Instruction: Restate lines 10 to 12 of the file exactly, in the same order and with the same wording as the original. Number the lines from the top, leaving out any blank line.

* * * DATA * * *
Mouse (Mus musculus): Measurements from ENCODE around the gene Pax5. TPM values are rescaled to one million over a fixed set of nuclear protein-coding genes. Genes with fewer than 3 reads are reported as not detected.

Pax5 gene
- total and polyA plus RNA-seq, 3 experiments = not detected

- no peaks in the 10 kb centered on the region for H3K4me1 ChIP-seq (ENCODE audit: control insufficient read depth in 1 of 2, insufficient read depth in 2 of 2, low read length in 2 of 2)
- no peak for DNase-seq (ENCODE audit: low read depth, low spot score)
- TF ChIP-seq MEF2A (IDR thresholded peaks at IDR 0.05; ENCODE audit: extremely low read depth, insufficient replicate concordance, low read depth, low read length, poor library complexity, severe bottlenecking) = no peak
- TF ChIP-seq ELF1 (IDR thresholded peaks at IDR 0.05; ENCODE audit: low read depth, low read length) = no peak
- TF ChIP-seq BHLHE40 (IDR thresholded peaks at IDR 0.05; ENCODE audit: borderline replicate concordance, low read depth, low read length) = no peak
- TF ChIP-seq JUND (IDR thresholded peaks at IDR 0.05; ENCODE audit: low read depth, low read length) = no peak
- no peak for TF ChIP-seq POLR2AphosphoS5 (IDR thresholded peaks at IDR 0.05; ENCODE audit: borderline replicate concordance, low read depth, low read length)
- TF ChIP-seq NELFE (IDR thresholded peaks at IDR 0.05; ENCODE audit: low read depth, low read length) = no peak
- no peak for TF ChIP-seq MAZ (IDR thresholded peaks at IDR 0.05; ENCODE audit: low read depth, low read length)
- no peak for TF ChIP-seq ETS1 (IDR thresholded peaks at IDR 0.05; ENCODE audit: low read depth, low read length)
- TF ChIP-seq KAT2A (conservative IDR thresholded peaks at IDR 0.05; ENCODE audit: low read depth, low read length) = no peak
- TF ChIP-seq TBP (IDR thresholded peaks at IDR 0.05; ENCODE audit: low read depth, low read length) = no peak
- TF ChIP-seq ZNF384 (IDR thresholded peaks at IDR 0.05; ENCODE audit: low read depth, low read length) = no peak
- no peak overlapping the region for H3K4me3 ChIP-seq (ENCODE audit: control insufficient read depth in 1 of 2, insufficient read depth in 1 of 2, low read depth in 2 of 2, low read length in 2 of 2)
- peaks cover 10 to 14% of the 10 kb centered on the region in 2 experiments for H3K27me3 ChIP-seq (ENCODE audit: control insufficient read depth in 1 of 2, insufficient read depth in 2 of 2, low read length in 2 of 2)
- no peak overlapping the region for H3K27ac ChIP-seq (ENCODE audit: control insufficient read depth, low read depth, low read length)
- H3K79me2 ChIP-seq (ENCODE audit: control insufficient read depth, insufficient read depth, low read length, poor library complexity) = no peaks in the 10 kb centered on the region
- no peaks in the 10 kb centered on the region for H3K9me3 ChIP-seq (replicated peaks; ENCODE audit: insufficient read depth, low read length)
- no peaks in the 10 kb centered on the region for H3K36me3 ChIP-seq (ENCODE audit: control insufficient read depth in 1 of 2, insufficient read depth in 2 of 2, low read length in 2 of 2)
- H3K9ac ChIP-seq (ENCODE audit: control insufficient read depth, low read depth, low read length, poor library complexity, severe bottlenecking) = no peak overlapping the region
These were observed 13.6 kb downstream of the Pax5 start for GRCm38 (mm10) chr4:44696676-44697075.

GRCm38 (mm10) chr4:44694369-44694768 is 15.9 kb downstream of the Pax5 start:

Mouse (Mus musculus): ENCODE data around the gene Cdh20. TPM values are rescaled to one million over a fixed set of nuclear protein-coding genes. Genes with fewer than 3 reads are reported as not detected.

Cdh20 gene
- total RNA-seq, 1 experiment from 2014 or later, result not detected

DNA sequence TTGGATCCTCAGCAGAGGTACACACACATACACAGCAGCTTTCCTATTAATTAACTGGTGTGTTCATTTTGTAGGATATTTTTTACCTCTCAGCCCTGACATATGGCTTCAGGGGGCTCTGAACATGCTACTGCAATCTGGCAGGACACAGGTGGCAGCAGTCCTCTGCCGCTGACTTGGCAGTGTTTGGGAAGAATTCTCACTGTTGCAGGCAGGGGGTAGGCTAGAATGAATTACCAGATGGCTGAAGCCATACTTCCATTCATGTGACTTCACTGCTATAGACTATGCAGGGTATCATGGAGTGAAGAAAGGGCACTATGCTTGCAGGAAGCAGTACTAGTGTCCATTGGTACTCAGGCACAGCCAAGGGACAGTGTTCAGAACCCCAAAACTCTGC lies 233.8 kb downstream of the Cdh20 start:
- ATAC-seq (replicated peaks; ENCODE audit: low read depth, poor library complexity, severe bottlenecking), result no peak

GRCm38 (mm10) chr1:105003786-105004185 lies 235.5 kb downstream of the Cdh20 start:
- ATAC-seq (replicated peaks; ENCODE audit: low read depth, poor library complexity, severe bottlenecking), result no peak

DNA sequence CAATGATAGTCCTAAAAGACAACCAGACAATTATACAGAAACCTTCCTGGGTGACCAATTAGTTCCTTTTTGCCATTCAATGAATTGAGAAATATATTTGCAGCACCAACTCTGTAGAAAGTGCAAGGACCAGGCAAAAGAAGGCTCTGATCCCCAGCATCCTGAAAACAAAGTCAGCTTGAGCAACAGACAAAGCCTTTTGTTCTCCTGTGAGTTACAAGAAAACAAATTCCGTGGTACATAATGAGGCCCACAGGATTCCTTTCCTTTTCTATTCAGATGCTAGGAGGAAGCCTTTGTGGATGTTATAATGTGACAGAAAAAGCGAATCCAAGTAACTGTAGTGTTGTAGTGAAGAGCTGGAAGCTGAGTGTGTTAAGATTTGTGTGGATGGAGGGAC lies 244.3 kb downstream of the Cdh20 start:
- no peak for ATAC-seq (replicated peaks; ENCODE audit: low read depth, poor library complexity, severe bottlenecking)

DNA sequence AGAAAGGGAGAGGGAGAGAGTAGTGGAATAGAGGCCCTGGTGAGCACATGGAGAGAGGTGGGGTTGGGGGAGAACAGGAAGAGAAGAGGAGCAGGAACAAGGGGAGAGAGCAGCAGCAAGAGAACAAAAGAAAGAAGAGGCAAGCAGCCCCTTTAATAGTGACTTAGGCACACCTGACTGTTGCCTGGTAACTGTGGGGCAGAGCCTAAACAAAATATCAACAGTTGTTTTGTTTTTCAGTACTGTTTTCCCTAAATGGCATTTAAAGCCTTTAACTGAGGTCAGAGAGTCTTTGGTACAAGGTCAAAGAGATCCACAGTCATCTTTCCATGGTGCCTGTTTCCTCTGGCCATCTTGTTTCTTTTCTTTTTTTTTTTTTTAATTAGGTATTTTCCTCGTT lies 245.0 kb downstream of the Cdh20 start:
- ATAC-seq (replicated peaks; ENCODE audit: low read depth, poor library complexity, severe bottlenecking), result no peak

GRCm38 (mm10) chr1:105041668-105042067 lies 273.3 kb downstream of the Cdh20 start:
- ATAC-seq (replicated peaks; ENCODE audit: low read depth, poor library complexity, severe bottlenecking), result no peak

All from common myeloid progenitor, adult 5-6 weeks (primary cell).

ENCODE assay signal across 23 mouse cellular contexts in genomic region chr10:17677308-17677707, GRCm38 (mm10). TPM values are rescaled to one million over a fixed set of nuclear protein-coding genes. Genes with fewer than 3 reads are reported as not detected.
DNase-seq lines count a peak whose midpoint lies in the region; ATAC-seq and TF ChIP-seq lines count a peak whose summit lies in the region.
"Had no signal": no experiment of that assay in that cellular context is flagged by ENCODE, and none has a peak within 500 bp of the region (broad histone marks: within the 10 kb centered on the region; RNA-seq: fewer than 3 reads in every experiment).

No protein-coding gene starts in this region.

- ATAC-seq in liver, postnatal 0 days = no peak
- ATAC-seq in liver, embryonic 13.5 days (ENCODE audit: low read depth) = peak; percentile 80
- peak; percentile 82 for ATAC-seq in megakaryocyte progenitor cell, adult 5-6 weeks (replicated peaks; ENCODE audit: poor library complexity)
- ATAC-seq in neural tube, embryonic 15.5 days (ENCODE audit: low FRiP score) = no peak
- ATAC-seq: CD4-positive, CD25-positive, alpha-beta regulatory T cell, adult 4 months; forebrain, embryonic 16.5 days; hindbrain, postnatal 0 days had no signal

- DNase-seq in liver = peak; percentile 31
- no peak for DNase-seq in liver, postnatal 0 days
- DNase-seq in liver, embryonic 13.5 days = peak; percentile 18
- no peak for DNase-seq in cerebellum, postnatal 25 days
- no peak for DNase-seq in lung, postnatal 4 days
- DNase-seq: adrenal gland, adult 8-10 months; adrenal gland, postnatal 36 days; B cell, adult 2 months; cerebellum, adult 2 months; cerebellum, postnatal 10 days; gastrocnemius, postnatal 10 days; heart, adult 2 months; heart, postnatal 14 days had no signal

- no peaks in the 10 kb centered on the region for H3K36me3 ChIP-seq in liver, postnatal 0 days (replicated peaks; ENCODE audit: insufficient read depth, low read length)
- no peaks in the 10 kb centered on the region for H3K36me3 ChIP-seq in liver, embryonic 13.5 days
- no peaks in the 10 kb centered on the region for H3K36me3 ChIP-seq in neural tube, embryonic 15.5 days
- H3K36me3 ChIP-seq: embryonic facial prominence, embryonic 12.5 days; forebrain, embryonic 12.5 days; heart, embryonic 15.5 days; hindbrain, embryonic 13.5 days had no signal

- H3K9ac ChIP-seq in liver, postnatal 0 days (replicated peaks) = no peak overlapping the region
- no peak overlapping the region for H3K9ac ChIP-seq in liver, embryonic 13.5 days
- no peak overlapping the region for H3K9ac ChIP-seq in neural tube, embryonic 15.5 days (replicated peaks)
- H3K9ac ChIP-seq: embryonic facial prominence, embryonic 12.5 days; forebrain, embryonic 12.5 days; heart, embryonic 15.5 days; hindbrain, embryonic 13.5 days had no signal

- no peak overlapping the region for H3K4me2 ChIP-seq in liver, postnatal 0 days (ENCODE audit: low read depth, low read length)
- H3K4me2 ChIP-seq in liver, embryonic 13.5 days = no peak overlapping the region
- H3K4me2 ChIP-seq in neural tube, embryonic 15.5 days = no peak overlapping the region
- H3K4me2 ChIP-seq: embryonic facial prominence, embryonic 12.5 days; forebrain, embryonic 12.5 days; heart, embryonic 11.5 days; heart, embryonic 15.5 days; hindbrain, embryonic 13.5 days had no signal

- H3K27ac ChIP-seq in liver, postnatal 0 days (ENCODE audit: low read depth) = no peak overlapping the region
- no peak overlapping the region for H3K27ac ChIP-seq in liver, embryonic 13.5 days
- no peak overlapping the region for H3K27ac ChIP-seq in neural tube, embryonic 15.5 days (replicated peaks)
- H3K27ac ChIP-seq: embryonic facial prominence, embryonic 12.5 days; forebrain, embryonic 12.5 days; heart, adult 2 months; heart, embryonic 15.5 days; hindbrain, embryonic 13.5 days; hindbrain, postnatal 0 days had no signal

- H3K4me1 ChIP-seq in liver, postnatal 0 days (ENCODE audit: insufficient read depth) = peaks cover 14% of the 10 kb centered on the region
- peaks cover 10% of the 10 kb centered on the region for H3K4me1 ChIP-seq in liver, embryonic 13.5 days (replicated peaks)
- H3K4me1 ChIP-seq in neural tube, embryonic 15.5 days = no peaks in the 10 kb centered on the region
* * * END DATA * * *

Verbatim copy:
- no peak for TF ChIP-seq POLR2AphosphoS5 (IDR thresholded peaks at IDR 0.05; ENCODE audit: borderline replicate concordance, low read depth, low read length)
- TF ChIP-seq NELFE (IDR thresholded peaks at IDR 0.05; ENCODE audit: low read depth, low read length) = no peak
- no peak for TF ChIP-seq MAZ (IDR thresholded peaks at IDR 0.05; ENCODE audit: low read depth, low read length)